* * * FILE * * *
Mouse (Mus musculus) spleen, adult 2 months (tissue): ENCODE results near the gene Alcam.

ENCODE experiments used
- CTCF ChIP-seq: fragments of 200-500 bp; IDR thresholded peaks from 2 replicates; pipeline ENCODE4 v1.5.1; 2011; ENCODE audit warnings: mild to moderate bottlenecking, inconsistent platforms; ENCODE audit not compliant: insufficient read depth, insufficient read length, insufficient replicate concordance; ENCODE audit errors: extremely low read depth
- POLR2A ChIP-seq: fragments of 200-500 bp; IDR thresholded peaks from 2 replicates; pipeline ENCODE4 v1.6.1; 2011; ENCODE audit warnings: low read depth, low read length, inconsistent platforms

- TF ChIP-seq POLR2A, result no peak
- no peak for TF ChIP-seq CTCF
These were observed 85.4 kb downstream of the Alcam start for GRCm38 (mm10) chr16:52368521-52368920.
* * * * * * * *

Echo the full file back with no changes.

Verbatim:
Mouse (Mus musculus) spleen, adult 2 months (tissue): ENCODE results near the gene Alcam.

ENCODE experiments used
- CTCF ChIP-seq: fragments of 200-500 bp; IDR thresholded peaks from 2 replicates; pipeline ENCODE4 v1.5.1; 2011; ENCODE audit warnings: mild to moderate bottlenecking, inconsistent platforms; ENCODE audit not compliant: insufficient read depth, insufficient read length, insufficient replicate concordance; ENCODE audit errors: extremely low read depth
- POLR2A ChIP-seq: fragments of 200-500 bp; IDR thresholded peaks from 2 replicates; pipeline ENCODE4 v1.6.1; 2011; ENCODE audit warnings: low read depth, low read length, inconsistent platforms

- TF ChIP-seq POLR2A, result no peak
- no peak for TF ChIP-seq CTCF
These were observed 85.4 kb downstream of the Alcam start for GRCm38 (mm10) chr16:52368521-52368920.